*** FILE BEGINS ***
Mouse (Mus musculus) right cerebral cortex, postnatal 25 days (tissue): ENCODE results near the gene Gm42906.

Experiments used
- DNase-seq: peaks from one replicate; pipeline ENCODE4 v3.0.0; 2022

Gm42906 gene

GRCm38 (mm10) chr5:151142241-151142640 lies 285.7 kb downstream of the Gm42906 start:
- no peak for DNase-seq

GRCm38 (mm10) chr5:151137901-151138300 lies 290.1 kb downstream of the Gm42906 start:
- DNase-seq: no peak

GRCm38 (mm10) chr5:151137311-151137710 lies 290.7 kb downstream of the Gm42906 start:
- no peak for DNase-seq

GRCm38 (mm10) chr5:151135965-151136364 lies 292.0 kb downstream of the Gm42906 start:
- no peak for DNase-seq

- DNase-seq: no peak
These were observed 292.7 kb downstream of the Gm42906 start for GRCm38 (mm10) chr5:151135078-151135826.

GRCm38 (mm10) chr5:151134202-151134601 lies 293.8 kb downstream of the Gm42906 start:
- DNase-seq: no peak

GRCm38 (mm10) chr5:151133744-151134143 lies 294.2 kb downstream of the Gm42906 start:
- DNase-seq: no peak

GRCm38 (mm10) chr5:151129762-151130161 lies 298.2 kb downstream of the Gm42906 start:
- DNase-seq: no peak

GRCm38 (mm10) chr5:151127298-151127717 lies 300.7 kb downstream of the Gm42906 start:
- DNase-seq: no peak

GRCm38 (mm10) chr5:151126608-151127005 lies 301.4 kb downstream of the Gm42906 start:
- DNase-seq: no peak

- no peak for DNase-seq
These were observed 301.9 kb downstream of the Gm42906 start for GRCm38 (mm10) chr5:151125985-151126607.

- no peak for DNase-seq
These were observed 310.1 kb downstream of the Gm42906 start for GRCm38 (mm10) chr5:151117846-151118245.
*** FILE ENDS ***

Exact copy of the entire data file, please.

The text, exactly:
Mouse (Mus musculus) right cerebral cortex, postnatal 25 days (tissue): ENCODE results near the gene Gm42906.

Experiments used
- DNase-seq: peaks from one replicate; pipeline ENCODE4 v3.0.0; 2022

Gm42906 gene

GRCm38 (mm10) chr5:151142241-151142640 lies 285.7 kb downstream of the Gm42906 start:
- no peak for DNase-seq

GRCm38 (mm10) chr5:151137901-151138300 lies 290.1 kb downstream of the Gm42906 start:
- DNase-seq: no peak

GRCm38 (mm10) chr5:151137311-151137710 lies 290.7 kb downstream of the Gm42906 start:
- no peak for DNase-seq

GRCm38 (mm10) chr5:151135965-151136364 lies 292.0 kb downstream of the Gm42906 start:
- no peak for DNase-seq

- DNase-seq: no peak
These were observed 292.7 kb downstream of the Gm42906 start for GRCm38 (mm10) chr5:151135078-151135826.

GRCm38 (mm10) chr5:151134202-151134601 lies 293.8 kb downstream of the Gm42906 start:
- DNase-seq: no peak

GRCm38 (mm10) chr5:151133744-151134143 lies 294.2 kb downstream of the Gm42906 start:
- DNase-seq: no peak

GRCm38 (mm10) chr5:151129762-151130161 lies 298.2 kb downstream of the Gm42906 start:
- DNase-seq: no peak

GRCm38 (mm10) chr5:151127298-151127717 lies 300.7 kb downstream of the Gm42906 start:
- DNase-seq: no peak

GRCm38 (mm10) chr5:151126608-151127005 lies 301.4 kb downstream of the Gm42906 start:
- DNase-seq: no peak

- no peak for DNase-seq
These were observed 301.9 kb downstream of the Gm42906 start for GRCm38 (mm10) chr5:151125985-151126607.

- no peak for DNase-seq
These were observed 310.1 kb downstream of the Gm42906 start for GRCm38 (mm10) chr5:151117846-151118245.